What is the difference between operating income and EBIT?

Operating income is a good indicator of how well a company is performing and how good the management is. See what it is, how to calculate it and why it matters.

Operating income is a good indicator of how well a company is performing and how good the management is. See what it is, how to calculate it and why it matters.

Emily Kindness
Business insurance expert
4
minute read
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Posted 20 MAY 2022

What is operating income?

Operating income, also known as operating profit, is one way for companies to measure how profitable they are based on their operational performance.

Essentially, it’s the income or profit from the goods and services a company provides once the costs of operating the business and other running costs are subtracted.

The basic formula for operating income is:

Total revenue – operating expenses = operating income

It’s just one useful way of measuring operational profitability at a very top level. Check out our guide to revenue vs income to help you understand profitability.

Why is it important to understand operating income?

Getting to grips with operating income can be useful if you run a business or want to invest in one, because it helps show whether a company is being managed properly and cost-effectively.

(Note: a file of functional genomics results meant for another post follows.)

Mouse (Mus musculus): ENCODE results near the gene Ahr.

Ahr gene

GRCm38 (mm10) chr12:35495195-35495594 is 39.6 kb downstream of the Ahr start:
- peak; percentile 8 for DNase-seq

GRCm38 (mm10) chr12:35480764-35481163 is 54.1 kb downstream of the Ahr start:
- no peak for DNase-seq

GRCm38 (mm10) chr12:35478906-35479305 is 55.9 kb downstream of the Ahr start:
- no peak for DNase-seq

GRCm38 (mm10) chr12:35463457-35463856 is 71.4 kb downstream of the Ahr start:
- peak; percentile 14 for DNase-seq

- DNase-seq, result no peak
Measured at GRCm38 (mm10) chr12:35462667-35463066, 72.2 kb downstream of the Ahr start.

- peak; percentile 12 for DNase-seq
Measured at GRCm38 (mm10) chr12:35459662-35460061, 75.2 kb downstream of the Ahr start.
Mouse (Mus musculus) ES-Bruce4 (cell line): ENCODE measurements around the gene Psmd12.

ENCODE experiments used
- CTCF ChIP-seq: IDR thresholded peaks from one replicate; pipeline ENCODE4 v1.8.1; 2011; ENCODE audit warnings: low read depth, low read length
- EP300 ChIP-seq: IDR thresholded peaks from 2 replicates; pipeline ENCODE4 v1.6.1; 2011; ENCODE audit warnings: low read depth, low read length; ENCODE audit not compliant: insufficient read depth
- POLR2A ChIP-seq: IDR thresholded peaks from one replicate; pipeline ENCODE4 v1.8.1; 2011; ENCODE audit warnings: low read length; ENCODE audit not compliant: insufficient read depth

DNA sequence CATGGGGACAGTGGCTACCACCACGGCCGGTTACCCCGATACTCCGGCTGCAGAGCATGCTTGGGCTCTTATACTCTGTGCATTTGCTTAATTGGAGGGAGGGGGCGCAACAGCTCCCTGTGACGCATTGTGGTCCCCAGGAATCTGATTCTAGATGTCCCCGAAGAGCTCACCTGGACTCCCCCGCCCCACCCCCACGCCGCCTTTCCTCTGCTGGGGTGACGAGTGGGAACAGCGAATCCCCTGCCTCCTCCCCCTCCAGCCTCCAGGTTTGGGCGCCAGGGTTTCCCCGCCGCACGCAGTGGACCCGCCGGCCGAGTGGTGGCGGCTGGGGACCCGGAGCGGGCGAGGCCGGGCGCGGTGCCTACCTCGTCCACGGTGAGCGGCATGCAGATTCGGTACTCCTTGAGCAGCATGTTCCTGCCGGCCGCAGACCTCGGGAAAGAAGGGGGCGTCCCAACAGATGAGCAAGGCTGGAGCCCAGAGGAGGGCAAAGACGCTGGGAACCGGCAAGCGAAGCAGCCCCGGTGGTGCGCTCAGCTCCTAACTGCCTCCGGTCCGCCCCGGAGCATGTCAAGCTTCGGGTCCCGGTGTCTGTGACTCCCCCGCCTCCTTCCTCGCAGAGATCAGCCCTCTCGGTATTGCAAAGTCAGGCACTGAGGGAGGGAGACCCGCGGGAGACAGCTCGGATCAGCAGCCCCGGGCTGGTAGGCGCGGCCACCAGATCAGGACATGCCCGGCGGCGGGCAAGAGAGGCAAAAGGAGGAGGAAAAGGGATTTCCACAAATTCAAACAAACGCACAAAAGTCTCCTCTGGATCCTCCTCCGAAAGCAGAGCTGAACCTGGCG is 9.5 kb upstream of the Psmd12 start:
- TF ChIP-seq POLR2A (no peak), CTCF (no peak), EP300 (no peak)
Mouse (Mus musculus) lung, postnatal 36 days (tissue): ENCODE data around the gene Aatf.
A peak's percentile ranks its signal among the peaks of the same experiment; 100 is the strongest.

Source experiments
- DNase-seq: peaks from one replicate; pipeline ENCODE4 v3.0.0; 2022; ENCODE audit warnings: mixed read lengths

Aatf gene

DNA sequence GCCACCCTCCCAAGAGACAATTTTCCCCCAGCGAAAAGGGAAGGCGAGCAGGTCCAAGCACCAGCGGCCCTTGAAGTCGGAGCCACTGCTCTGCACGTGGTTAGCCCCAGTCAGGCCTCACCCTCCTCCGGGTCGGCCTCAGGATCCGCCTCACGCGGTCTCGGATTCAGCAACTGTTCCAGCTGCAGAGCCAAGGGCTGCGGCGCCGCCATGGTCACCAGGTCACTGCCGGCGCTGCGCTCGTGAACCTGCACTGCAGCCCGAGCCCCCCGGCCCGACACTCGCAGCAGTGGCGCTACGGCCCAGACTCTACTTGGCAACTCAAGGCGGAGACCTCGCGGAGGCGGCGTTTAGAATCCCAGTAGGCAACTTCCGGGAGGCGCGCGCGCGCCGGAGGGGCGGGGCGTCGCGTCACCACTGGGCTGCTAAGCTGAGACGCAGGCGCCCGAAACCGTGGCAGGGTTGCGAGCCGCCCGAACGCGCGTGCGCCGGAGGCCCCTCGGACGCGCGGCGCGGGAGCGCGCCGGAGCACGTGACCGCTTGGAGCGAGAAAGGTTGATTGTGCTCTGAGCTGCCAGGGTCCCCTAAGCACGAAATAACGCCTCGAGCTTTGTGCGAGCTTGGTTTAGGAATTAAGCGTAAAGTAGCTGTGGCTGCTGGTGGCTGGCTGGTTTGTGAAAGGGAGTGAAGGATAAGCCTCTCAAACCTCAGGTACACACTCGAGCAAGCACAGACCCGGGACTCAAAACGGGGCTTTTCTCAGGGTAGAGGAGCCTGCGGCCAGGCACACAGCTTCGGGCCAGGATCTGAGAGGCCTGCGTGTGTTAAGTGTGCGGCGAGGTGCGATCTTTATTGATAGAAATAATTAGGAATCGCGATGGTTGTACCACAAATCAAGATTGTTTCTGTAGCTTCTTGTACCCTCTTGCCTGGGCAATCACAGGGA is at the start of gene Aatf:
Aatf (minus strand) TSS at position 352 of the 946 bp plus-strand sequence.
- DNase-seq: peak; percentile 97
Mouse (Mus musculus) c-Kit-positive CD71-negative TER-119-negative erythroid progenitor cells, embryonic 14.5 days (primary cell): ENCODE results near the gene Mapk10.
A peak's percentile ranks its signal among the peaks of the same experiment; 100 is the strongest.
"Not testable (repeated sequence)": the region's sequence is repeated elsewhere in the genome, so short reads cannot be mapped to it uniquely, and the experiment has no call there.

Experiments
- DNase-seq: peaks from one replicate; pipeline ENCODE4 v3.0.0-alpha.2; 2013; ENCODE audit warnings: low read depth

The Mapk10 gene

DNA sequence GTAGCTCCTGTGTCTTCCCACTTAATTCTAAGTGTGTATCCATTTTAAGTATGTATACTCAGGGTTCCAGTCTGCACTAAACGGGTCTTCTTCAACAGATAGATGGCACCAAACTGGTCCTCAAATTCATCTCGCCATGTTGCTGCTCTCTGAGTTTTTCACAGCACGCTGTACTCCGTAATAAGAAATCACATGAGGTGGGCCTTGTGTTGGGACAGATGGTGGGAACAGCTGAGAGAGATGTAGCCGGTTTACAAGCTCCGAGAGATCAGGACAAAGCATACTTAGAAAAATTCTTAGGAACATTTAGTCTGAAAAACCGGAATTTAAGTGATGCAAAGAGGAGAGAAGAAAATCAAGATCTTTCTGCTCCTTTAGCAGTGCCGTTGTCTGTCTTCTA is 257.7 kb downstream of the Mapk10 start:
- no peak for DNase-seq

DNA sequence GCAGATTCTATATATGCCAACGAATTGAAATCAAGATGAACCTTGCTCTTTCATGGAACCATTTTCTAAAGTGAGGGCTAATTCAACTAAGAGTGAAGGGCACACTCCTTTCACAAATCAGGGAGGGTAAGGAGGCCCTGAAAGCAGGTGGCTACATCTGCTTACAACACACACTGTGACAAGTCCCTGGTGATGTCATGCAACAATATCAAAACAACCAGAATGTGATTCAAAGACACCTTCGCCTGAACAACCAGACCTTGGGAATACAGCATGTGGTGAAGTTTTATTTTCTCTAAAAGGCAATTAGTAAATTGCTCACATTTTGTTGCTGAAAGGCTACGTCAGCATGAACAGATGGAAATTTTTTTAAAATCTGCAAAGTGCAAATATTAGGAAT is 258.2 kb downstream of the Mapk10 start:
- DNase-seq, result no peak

Operating profit can make it easy to compare a business with similar companies in the same industry, revealing how a good a company’s operational efficiency is against its competitors.

It can also help inform:

  • Pricing strategy for goods and services
  • How much to pay for raw materials
  • Decisions on wages and other labour outgoings.

However, operating income doesn’t take into account some of the other factors that may affect the overall profitability of a company: for example, one-off costs and gains from, say, selling a subsidiary or making redundancy payments.

There are other metrics that can also be used to analyse profitability, such as EBIT.

What is EBIT?

EBIT stands for earnings before interest and taxes. It’s similar to operating profit but, although the terms are sometimes used interchangeably, it takes into account different things.

EBIT includes interest income and other income that wouldn’t be included in operating profit. It can also help with comparing the cost of debt if you look at it alongside operating income. This can make EBIT helpful if you want to compare the profitability of two similar companies, one of which has debt while the other doesn't.

The formula for EBIT is:

EBIT = net income + interest + tax

What is EBITDA?

As well as income and tax, EBITDA includes depreciation and amortization. These are ways to account for the cost of physical assets – for example, machinery and equipment – over their useful lifetime.

What are the key differences between operating income and EBIT?

Operating income and EBIT capture different elements. How useful they are to you will depend on how important these elements are for your understanding of the finances of a business.